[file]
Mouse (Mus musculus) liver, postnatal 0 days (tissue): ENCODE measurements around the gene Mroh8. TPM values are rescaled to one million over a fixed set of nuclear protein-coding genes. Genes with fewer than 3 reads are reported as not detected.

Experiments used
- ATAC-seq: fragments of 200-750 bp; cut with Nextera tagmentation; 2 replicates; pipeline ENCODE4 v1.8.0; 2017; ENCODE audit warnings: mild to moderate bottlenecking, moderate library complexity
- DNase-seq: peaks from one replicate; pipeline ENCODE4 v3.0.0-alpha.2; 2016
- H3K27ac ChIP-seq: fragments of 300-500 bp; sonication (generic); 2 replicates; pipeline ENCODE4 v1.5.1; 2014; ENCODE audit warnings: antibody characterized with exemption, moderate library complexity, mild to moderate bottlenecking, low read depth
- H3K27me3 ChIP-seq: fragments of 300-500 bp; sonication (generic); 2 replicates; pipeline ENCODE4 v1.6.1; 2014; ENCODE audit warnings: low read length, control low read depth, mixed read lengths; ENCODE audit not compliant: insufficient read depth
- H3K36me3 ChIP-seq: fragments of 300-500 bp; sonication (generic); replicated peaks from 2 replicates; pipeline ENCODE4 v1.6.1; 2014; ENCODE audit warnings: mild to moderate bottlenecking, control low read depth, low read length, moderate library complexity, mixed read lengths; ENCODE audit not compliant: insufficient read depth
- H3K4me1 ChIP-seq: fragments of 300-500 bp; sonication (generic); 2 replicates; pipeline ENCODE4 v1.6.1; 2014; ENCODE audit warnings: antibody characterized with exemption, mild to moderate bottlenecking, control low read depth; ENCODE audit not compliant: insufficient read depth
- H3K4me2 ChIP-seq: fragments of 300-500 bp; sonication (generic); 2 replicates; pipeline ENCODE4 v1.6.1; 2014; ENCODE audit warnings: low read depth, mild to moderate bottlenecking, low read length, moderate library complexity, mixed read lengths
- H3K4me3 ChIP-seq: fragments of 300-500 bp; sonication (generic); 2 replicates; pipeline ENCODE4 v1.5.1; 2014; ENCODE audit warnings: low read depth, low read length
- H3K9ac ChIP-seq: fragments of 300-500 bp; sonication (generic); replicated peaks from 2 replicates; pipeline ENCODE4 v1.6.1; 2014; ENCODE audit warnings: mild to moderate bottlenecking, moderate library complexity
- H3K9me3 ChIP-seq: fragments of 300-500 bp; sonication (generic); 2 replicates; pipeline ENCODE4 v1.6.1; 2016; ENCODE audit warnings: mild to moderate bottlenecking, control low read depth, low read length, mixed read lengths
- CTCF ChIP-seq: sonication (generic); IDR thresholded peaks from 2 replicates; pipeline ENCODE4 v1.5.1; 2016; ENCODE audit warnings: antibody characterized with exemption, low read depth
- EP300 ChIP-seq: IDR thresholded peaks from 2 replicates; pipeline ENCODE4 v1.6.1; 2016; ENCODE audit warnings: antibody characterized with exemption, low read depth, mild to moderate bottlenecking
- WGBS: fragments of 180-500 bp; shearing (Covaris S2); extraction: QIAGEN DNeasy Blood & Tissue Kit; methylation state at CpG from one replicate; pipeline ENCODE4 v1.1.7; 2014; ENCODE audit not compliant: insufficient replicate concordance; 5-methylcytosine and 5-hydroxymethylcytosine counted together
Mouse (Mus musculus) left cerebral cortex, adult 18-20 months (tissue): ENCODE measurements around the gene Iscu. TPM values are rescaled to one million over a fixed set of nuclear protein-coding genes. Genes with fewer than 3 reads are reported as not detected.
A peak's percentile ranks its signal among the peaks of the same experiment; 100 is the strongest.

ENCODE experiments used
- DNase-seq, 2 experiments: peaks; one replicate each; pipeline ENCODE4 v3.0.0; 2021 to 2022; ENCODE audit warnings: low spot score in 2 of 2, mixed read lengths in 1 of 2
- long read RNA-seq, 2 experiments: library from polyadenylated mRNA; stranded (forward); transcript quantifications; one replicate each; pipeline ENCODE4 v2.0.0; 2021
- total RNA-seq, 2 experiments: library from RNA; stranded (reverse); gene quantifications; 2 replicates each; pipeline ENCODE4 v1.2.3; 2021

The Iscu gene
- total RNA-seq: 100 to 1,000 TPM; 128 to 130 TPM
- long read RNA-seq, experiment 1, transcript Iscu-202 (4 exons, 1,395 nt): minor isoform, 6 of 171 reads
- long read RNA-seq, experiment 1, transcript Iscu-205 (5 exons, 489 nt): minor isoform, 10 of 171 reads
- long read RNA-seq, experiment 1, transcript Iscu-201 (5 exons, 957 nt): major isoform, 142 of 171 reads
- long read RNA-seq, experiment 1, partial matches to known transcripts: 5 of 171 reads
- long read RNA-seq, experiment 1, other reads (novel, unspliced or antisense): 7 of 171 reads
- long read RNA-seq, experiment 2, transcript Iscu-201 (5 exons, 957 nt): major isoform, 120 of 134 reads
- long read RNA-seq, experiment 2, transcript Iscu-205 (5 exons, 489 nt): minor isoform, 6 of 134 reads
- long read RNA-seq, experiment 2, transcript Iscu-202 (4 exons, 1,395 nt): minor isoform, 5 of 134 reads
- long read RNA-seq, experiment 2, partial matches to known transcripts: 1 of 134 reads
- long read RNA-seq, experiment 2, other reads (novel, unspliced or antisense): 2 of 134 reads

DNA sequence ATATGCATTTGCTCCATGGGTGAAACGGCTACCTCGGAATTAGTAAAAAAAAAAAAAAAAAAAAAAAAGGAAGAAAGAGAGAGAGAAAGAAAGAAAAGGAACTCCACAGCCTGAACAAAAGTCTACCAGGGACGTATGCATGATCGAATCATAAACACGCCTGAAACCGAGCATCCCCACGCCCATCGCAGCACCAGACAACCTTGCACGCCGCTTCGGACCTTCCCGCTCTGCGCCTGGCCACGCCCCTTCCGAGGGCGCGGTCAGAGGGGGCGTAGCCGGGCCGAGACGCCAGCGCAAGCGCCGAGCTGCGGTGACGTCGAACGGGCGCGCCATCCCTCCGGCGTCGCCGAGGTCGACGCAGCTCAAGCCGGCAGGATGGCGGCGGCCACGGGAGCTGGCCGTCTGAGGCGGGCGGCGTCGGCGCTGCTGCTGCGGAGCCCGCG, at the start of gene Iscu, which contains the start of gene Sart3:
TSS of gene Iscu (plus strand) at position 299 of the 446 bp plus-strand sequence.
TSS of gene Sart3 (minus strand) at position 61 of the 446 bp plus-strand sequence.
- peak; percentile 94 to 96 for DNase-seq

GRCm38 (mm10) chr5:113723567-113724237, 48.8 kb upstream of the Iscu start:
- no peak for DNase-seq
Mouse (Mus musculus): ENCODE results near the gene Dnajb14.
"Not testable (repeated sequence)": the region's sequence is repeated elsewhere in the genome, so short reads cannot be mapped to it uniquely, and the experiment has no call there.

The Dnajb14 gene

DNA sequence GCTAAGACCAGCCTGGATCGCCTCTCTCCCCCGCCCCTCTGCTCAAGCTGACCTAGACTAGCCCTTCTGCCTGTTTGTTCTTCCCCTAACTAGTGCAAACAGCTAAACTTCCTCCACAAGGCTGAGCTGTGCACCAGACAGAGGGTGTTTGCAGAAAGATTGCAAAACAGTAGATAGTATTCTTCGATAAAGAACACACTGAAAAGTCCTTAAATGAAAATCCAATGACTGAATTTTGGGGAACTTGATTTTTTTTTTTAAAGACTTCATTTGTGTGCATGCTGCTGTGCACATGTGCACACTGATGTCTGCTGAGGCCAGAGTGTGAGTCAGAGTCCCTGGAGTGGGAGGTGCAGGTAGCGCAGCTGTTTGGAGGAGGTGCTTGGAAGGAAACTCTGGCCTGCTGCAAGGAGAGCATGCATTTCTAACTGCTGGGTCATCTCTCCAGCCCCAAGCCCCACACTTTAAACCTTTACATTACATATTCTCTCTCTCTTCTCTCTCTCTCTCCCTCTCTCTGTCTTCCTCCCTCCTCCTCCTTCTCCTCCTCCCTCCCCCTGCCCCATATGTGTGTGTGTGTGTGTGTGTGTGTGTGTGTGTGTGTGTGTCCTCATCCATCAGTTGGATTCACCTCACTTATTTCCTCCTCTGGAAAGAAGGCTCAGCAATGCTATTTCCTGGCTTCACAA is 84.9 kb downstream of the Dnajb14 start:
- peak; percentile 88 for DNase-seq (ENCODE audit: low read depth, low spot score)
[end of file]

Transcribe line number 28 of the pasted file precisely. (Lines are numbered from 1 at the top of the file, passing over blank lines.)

- long read RNA-seq, experiment 1, other reads (novel, unspliced or antisense): 7 of 171 reads